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 Definition A sparkling wine produced in the French region of the same name. [d] [e]
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 Workgroup category Food Science [Categories OK]
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There are some pictures available on the reference site, but I'm trying to find some flickr ones. --Robert W King 20:32, 5 September 2007 (CDT)

here's one on flickr, but I'm always hesitant to do the upload myself because I'm uncertain of the licenscing.

--Robert W King 23:00, 7 September 2007 (CDT)


Derek, is that true about the soap bit? --Robert W King 08:02, 6 September 2007 (CDT)

Yes, see [1] and I've seen it other places. A perfectly clean glass will not produce a sparkle. The microscopic particles of dirt are required to act as a nucleus for the formation of the bubbles. The same also goes for beer. If you use soap on your beer glasses, you won't get as good a head as if you rinse the glasses in soap-less water. Derek Harkness 09:18, 6 September 2007 (CDT)
That seems to be directly contrary to an article I read in the NYT a couple of weeks ago that bears out my own experience: a *really* clean glass will not generate as much head when pouring a beer as a glass that has already had a beer in it and been emptied (drunk). The bubbles need a little adhersion to gain traction, so to speak. Ditto for champagne, the article said. Lemme see if I can find it.... Hayford Peirce 11:40, 6 September 2007 (CDT)
It's not contrary, I'm saying the same thing. A really clean glass is bad if you want bubles. Derek Harkness 19:05, 6 September 2007 (CDT)
Any chance we can finda reference for this? By that I mean a scientific/more detailed explanation... --Robert W King 19:29, 6 September 2007 (CDT)

Cups, coupes and flutes

Okay, clue me in about the "tulip-shaped" glass.

I always thought that the shallow cup was the same as a coupe, and always pronounced coupe, but that it was pretentious to spell it that way, and so it's spelled "cup".

I've also been led to believe that people in-the-know now use flutes--something to do with concentrating the aroma or something--so now when I go out I see flutes way more often--even at parties--well, the up-and-coming wannabies type parties, but my feeling is that most people still associate champagne with the traditional, shallow-bowl-on-a-stem glass. Aleta Curry 17:06, 6 September 2007 (CDT)

I lived in Tahiti for a long time, where people drank *lots* of champagne but didn't talk about it much, they were too busy guzzling it. What I did read for time to time, however, and what was borne out by my own experience, is that the traditional wine glass (tulip-shaped) is superior for champagne *because* the narrower top tends to keep the bubbles in. I don't recall seeing *serious* French ppl drink champagne from the v. broad, low glasses that are commonly used in the States. The wider the glass, the faster the bubbles are dispersed. A tall, narrow flute, on the other hand, keeps the bubbles tighter and more focused. At home, I have all three, including some flutes that are no more than an inch across and are straight up and down, with no curvature at all. As I recall, my late French wife generally used these flutes if she was choosing which glasses to use. For Americans, and the general run of people, I get out the broad "champagne" glasses. For myself, I use a tulip, probably the larger size rather than the smaller, although I generally just grab whichever one is closer. "Coupe" is just the French word for the broad bowl on a stem.... Hayford Peirce 17:28, 6 September 2007 (CDT)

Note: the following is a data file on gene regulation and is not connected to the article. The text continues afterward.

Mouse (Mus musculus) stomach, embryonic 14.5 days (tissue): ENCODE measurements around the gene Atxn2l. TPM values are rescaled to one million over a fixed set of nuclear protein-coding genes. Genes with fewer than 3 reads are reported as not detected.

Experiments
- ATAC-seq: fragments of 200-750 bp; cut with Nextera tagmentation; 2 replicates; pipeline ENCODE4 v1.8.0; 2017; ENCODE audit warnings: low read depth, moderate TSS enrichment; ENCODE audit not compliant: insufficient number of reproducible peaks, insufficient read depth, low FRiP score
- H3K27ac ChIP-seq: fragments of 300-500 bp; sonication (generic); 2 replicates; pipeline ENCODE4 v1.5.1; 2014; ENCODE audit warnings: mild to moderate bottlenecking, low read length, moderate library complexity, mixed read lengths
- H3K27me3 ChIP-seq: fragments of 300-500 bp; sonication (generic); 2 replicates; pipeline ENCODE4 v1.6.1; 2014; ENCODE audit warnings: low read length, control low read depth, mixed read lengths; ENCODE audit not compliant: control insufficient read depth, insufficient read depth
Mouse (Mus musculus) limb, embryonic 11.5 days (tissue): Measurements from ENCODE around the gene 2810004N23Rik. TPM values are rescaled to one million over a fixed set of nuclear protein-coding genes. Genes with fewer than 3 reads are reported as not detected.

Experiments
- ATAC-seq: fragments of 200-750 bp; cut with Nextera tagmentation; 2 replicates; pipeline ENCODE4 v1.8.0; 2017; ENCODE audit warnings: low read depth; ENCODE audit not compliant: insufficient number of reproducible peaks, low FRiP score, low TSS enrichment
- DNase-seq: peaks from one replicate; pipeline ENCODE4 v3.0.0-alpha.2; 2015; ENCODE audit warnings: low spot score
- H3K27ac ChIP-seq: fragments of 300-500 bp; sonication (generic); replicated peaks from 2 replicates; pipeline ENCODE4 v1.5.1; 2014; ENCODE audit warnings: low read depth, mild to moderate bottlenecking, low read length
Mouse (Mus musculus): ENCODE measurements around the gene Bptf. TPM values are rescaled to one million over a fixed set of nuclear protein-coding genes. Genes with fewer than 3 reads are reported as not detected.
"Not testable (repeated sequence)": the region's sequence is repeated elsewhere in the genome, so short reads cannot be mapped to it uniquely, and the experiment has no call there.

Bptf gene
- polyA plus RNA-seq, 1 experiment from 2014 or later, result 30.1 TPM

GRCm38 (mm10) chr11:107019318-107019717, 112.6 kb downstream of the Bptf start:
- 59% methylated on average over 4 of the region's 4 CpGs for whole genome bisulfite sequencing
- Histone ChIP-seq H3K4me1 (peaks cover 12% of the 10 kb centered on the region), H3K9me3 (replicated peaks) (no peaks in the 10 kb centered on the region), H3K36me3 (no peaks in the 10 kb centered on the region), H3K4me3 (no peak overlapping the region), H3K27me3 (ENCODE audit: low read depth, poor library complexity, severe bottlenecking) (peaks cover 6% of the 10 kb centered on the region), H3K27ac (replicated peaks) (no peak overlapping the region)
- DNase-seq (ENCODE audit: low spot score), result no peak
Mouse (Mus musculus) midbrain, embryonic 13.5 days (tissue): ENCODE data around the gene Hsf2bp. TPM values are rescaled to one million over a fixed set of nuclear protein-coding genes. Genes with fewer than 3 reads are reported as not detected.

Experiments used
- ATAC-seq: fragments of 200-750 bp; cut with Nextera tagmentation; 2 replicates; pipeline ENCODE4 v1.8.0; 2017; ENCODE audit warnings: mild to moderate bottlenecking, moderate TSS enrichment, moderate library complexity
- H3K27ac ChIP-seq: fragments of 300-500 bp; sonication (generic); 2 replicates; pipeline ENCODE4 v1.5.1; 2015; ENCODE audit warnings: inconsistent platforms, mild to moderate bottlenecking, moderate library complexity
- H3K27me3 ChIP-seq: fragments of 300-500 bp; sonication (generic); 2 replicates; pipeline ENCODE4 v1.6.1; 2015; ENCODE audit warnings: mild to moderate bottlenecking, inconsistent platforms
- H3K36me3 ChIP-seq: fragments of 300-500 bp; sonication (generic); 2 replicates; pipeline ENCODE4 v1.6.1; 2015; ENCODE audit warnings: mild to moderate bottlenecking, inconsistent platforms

The glasses section may have got a little confused. Some of the names and descriptions are mixed up. To clarify what we are talking about, here is a champagne flute which I would expect to get at an English event. Here is the old style flute that was originally used (the shop has called this a Champagne Empire glass). Here is the 19th saucer shape or coupe. And here is a tulip shaped glass.
The coupe bubbles too fast and goes flat quickly, but it good for making Champagne fountains. The flute holds the bubble well but the narrow glass excludes the nose when drinking so you can't taste the wine properly. The regular tulip shaped wine glass offers a balance between the two extremes and lets you nose the wine properly. Derek Harkness 19:32, 6 September 2007 (CDT)

The overflowing champagne glass fill

can be any type of heirarchical structure; a pyramid, concentric rings--as long as you have a system in which the overflow goes directly into glasses below it without excess spill. --Robert W King 21:11, 7 September 2007 (CDT)

I think there is more than one way to stack them. However, you must do so such that base of the upper glass matches the points of contact of the glasses below, else the champagne will flow over the sides and not into the lower ring. There must be a geometric limit on the number of patterns that do this. Some more research is needed here. Maybe one of the mathematics workgroup can comment. The current world record I believe is 35,990 glasses that were stacked in a triangular based pyramid on the 11th of January 2006. Derek Harkness 22:53, 7 September 2007 (CDT)


That's not correct -- Brut refers to the degree of sweetness, not whether it's been blended or not. Hayford Peirce 22:32, 7 September 2007 (CDT)

You're right. I had skimmed past the word 'usually' where my source said 'It is

usually a blend of wines'. Derek Harkness 23:00, 7 September 2007 (CDT)